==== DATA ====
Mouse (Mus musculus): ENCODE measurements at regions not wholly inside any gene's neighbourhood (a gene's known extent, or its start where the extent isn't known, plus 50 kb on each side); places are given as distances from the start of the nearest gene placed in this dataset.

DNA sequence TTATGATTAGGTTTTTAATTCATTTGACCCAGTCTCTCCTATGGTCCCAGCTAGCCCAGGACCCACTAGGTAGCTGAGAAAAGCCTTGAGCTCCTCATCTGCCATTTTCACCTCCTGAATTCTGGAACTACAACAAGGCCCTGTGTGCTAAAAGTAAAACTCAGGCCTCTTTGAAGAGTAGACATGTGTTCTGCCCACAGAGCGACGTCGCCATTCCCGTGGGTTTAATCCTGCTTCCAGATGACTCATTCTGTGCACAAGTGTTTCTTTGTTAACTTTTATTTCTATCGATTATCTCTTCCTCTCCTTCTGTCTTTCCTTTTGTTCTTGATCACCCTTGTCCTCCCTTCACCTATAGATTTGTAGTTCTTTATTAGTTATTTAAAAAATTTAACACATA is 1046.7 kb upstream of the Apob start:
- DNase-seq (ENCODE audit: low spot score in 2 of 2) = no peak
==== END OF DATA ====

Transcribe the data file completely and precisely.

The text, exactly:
Mouse (Mus musculus): ENCODE measurements at regions not wholly inside any gene's neighbourhood (a gene's known extent, or its start where the extent isn't known, plus 50 kb on each side); places are given as distances from the start of the nearest gene placed in this dataset.

DNA sequence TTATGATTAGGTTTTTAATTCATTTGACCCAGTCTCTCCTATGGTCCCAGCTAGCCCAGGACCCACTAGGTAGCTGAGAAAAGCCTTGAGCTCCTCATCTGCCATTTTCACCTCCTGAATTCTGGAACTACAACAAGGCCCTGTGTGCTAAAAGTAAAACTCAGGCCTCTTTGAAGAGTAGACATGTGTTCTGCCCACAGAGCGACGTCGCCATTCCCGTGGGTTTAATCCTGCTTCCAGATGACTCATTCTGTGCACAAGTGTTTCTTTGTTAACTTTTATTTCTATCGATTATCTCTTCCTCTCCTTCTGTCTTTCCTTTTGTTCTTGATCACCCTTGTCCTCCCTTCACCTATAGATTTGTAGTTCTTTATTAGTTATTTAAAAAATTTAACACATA is 1046.7 kb upstream of the Apob start:
- DNase-seq (ENCODE audit: low spot score in 2 of 2) = no peak